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Community collaboration

Conservation Northwest has been hard at work across Washington State to create models that unite conservationists and woods workers and that rebuild and reinvest in our rural communities.

Field tour to a restored forest
Field tour to a restored forest

Reinvesting in rural communities

Conservation Northwest is hard at work across Washington State creating programs that unite conservationists and woods workers. These programs rebuild and reinvest in our rural communities and provide for the needs of America’s future generations.

"Ever increasing awareness of the impacts of fire suppression and past forest-management approaches has led to an exponential increase in common ground between foresters, mill owners, conservationists, and communities. Collaboration has forged this new common ground into active restoration projects in most of the forests we work on." - David Heflick

  • Conservation Northwest is an active participant in the Northeast Washington Forestry Coalition, working together with community leaders, timber industry workers, and state and federal land managers to promote projects that avoid ancient forest and roadless areas, and to end years of conflict concerning forest management in northeast Washington.
  • Together with the Gifford Pinchot Task Force we were active in creating and sustaining the Pinchot Partnership. Partnership members share a vision of creating restoration projects in second-growth plantation national forests that employ local contractors while retaining old growth on the landscape that keeps forests healthy, diverse, and wildlife friendly.
  • We helped form the Upper Yakima Watershed Action Group and today facilitate this group dedicated to restoring the function of the Upper Yakima watershed. The partnership groups share information, coordinate and leverage efforts, and collaborate on the Upper Yakima Restoration Stewardship Project. This brings better partner coordination and management within this critical watershed in the I-90 corridor. It also puts boots on the ground restoration projects in Washington's Central Cascades east of Snoqualmie Pass.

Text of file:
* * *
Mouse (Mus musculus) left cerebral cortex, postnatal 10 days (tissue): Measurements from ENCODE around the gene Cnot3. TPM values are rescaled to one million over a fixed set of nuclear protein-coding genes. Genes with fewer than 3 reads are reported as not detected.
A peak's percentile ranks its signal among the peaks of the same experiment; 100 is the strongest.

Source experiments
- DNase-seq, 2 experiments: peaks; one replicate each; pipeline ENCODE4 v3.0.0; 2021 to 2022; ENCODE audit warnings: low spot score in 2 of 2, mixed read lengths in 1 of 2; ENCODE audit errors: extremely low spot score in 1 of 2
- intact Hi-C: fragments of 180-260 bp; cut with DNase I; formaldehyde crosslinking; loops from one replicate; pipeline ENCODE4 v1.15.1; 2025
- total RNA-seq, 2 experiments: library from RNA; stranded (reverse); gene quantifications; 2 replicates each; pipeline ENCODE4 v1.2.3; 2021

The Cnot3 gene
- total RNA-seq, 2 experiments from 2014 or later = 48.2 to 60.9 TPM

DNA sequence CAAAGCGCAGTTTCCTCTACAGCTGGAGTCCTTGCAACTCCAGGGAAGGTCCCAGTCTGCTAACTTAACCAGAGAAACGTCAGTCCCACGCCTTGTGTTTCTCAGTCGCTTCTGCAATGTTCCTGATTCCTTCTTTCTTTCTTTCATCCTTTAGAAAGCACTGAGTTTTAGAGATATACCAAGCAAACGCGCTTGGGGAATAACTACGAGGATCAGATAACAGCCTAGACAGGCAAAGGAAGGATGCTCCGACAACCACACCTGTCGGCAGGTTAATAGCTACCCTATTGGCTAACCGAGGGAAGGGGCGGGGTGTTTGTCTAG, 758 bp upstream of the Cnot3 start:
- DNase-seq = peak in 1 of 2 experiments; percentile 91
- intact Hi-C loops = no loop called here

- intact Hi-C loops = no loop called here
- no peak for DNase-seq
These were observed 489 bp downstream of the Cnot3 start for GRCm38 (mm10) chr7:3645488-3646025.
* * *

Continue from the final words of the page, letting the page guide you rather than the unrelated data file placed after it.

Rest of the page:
Unique efforts

Each collaborative effort by the partnership is unique in its goals and objectives. Some efforts have emerged from opportunities rather than from conflict. All carry the common thread of focusing on common ground activities that provide jobs and/or wood products while addressing high-priority restoration needs on our public lands.

While Conservation Northwest prides itself on providing leadership and expert restoration knowledge for each of these groups, the success of each effort is wholly dependent on the many varied individuals that contribute to each group.

"Working for the health of rural communities is not something the environmental community considered when they set out to protect forests and wildlife, but it became a driving factor. " - Regan Smith, who, while working for Conservation Northwest, helped found the Pinchot Partnership

By participating in collaborative efforts, Conservation Northwest blunts the wedge that some political interests seek to drive between ecology and economy, rural and urban people, and the east and west sides of Washington State.

The more that we can meet our conservation challenges with solutions instead of raw conflict, the better we sustain and build support in all things we do to protect Northwest forests and wildlife. 

Our allies in collaboration

The Red Lodge Clearinghouse compiles information on natural resource collaboration.
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